High-Frequency Trading

Speed trading firms paying for jump on the news

WSJ: High-speed firms had direct access for years

Some high-frequency trading firms have been paying thousands of dollars a month to receive direct access to market-moving news before individual investors can get their hands of it, The Wall Street Journal reported on Friday.

The lag between the release of news and its publication lets speed traders gain a valuable edge over other investors, the WSJ said, citing sources familiar with the practice.

According to market experts, it take between 100 milliseconds and several seconds for a newswire to publish a release after receiving it.

"All market participants—institutional and individual investors alike—have equal and unrestricted access to market-moving information via Business Wire's disclosure model," said a spokesman for Business Wire, a service owned by Warren Buffett's Berkshire Hathaway.

Business Wire distributes corporate-earnings releases and economic reports, such as the monthly manufacturing survey from the Federal Reserve Bank of Philadelphia.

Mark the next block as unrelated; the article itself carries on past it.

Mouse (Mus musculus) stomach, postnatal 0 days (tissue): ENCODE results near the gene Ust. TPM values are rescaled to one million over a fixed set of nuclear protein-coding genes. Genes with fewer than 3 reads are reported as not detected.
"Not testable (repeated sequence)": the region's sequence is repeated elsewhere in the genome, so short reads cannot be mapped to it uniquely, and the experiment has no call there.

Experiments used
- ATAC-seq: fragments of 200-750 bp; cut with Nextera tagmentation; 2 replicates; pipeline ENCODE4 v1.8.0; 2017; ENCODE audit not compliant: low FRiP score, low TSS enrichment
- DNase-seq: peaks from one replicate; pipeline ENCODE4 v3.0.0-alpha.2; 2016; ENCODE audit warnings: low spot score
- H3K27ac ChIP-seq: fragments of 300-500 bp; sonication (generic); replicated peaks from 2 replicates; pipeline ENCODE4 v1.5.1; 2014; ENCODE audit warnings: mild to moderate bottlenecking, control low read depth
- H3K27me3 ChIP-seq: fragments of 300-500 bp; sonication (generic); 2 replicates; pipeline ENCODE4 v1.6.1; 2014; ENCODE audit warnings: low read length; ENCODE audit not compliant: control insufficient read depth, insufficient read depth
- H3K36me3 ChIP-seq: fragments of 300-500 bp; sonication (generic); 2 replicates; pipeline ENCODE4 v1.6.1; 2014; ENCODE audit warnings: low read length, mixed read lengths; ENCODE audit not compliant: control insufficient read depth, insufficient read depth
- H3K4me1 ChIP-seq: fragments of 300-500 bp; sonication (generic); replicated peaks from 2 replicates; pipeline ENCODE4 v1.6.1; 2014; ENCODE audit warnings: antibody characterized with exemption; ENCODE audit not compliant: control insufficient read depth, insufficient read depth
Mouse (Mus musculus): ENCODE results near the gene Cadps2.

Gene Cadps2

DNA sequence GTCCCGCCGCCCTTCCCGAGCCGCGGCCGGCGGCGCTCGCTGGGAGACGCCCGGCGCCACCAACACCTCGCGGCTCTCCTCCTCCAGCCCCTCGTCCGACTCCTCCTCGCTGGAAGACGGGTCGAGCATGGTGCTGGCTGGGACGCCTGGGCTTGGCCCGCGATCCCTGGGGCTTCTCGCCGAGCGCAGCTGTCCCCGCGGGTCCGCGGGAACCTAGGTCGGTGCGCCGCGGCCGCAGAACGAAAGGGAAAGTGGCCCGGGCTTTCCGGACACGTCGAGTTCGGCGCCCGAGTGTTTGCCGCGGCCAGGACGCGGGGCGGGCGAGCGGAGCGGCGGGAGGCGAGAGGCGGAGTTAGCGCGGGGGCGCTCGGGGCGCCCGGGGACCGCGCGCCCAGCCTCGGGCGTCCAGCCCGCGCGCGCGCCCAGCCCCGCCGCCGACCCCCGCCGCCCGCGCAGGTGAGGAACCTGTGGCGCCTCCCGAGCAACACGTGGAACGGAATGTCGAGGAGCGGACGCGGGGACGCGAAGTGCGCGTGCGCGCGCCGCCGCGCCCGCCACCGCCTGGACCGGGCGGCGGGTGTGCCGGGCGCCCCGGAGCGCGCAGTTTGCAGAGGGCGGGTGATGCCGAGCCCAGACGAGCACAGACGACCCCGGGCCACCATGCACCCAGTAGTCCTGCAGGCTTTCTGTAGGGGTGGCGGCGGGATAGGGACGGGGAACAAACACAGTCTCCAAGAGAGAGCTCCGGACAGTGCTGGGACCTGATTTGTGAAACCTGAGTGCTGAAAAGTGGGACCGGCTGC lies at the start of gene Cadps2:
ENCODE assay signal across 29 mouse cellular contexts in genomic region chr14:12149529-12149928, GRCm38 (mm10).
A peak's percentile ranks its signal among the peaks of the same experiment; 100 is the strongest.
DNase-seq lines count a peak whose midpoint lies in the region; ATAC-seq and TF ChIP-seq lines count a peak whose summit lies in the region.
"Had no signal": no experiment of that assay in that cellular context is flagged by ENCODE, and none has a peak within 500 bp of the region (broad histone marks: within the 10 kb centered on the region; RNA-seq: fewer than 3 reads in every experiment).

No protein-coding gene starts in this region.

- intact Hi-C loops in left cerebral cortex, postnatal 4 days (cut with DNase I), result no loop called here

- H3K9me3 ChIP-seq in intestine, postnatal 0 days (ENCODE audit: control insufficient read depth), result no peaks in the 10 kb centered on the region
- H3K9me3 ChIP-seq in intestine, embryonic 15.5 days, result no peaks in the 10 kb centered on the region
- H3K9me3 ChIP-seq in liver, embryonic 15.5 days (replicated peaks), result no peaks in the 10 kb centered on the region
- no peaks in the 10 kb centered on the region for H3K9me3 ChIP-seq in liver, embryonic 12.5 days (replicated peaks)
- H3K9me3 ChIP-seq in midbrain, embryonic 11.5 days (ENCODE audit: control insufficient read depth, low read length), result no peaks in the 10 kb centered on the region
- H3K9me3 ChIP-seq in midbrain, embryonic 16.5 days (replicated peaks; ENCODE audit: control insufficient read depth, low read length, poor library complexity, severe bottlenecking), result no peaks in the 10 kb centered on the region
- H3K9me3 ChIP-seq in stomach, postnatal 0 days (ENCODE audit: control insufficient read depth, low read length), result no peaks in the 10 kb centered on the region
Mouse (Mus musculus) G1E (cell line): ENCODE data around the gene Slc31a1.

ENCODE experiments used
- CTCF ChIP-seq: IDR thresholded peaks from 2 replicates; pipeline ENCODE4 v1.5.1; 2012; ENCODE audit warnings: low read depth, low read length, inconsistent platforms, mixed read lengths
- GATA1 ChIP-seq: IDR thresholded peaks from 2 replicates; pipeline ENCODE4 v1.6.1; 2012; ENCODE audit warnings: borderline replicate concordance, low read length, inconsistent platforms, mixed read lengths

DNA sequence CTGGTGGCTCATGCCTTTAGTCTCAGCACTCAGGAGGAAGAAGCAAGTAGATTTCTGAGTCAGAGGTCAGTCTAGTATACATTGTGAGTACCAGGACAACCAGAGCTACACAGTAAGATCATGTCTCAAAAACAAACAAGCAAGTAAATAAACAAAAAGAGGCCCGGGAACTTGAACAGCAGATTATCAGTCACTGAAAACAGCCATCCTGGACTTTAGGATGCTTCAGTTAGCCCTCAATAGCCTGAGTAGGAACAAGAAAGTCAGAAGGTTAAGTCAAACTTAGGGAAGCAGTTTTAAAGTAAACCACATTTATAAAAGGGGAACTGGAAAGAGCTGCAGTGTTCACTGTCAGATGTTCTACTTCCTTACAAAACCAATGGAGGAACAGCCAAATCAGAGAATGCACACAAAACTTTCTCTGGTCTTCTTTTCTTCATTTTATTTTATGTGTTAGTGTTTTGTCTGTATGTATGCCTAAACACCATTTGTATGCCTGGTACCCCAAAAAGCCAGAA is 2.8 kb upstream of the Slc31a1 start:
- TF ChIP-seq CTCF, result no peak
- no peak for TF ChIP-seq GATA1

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Such direct access, though not illegal, illustrates how trading in today's lightning-fast markets presents a challenge to regulators, whose rules were largely carved out in an era dominated by human traders.

Joseph Spano, founder of Spano Trading, told the WSJ that an advantage of subscribing to a wire service is that news releases are automatically ingested into the firm's computers.

"The faster you want the data, the more it costs," he said in an email. "I guess this is capitalism."

According to Business Wire, its "simultaneous delivery capabilities have been validated and confirmed in numerous independent audits, as well as by multijurisdictional patent authorities."

It also said any timing discrepancies are the result of variances in the internal content management systems of its network subscribers

Click here to read the full report from The Wall Street Journal.

—By CNBC.com